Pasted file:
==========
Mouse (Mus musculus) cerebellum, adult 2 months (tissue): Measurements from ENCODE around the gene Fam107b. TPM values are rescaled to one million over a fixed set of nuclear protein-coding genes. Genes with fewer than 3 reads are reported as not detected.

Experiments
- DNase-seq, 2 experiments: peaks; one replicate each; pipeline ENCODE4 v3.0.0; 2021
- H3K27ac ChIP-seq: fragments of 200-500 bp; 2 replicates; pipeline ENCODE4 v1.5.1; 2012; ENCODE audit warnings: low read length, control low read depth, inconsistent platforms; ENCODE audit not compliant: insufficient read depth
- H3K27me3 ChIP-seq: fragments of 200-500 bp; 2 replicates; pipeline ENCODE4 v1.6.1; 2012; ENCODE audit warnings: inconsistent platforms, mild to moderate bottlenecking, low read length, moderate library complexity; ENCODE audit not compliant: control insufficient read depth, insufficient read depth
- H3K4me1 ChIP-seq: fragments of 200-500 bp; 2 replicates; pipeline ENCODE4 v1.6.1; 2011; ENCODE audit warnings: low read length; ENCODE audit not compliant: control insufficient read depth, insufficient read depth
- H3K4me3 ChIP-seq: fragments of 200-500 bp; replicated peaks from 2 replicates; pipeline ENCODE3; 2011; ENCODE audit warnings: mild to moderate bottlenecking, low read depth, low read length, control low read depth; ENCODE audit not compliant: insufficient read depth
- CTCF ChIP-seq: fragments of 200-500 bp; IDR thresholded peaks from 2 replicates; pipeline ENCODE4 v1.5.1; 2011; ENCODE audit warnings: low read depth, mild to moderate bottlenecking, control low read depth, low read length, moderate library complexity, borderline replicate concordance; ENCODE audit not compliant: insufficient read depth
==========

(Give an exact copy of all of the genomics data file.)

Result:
Mouse (Mus musculus) cerebellum, adult 2 months (tissue): Measurements from ENCODE around the gene Fam107b. TPM values are rescaled to one million over a fixed set of nuclear protein-coding genes. Genes with fewer than 3 reads are reported as not detected.

Experiments
- DNase-seq, 2 experiments: peaks; one replicate each; pipeline ENCODE4 v3.0.0; 2021
- H3K27ac ChIP-seq: fragments of 200-500 bp; 2 replicates; pipeline ENCODE4 v1.5.1; 2012; ENCODE audit warnings: low read length, control low read depth, inconsistent platforms; ENCODE audit not compliant: insufficient read depth
- H3K27me3 ChIP-seq: fragments of 200-500 bp; 2 replicates; pipeline ENCODE4 v1.6.1; 2012; ENCODE audit warnings: inconsistent platforms, mild to moderate bottlenecking, low read length, moderate library complexity; ENCODE audit not compliant: control insufficient read depth, insufficient read depth
- H3K4me1 ChIP-seq: fragments of 200-500 bp; 2 replicates; pipeline ENCODE4 v1.6.1; 2011; ENCODE audit warnings: low read length; ENCODE audit not compliant: control insufficient read depth, insufficient read depth
- H3K4me3 ChIP-seq: fragments of 200-500 bp; replicated peaks from 2 replicates; pipeline ENCODE3; 2011; ENCODE audit warnings: mild to moderate bottlenecking, low read depth, low read length, control low read depth; ENCODE audit not compliant: insufficient read depth
- CTCF ChIP-seq: fragments of 200-500 bp; IDR thresholded peaks from 2 replicates; pipeline ENCODE4 v1.5.1; 2011; ENCODE audit warnings: low read depth, mild to moderate bottlenecking, control low read depth, low read length, moderate library complexity, borderline replicate concordance; ENCODE audit not compliant: insufficient read depth